The European forests and forest sector are already making an important contribution to combating climate change at present. Not only through sequestering CO2 in the forest ecosystem, but active management also produces wood products that replace energy-intensive materials such as concrete and steel.
Furthermore, discarded wood and wood of low quality is used to generate energy. This avoids the use of coal, oil and gas. Together, the EU forest and wood use already compensates 12% of the total EU greenhouse gas emissions at present.
In a new study in the Journal 'Forests' it was shown that this contribution can become even greater around 2050. The authors state that through Climate Smart Forestry (CSF) the total contribution can reach more than 20% of the total EU greenhouse gas emissions. Lead author Gert-Jan Nabuurs of Wageningen Environmental Research says: 'We assume that countries take the climate problem serious, and that they want to take action in all sectors including the forests and forest sector'.
More than 20% compensation for EU greenhouse gas emissions
Climate-smart forest management looks very closely at the local conditions and takes appropriate measures and also in a wide variety. E.g. in some regions in Europe we see forest mortality occurring in Norway spruce in central Europe. In those regions you rejuvenate the forest with new climate adapted species. In other places CSF may be aimed at reducing the fire risk, or in other regions it aims at improving forest production and stimulating the use of wood in construction. In again other places forest management can be focused on biodiversity and set up strict reservations. We have calculated all these measures. Then you get a total contribution of more than 20% compensation for the entire EU greenhouse gas emissions.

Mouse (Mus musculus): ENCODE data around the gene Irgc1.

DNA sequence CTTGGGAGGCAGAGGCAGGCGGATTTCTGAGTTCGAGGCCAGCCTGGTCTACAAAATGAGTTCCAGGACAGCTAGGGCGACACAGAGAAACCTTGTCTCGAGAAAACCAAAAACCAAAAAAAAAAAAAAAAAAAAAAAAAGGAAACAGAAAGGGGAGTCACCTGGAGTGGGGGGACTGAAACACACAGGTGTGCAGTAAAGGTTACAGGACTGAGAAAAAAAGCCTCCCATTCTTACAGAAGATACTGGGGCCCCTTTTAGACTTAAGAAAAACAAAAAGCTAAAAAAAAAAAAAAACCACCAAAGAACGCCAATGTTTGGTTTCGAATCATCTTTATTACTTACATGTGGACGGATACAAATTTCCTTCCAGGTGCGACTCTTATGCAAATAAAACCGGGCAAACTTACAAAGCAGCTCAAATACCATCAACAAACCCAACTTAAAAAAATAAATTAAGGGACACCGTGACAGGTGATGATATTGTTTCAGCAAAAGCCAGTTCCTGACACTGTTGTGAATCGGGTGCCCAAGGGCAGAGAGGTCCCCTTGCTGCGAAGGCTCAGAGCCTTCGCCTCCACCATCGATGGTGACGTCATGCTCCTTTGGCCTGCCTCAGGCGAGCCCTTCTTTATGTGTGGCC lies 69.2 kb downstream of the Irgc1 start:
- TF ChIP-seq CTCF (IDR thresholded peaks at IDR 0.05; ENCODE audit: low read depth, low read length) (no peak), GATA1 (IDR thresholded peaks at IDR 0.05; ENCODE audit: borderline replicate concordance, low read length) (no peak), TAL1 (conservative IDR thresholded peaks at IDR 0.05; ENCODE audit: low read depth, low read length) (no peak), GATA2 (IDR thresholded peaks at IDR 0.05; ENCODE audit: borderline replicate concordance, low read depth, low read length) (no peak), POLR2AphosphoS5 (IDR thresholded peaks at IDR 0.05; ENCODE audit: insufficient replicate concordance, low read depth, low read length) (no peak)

What we point out further is that climate policy devotes far too little attention to this. The current regulation gives far too few incentives to implement all these measures.
Climate-smart forest management seeks synergy with eg raw material supply, biodiversity protection, building with wood, prevention of forest mortality, etc. But it requires incentives and stimulation and then forest owners, forest industry, local governments and NGOs can get started.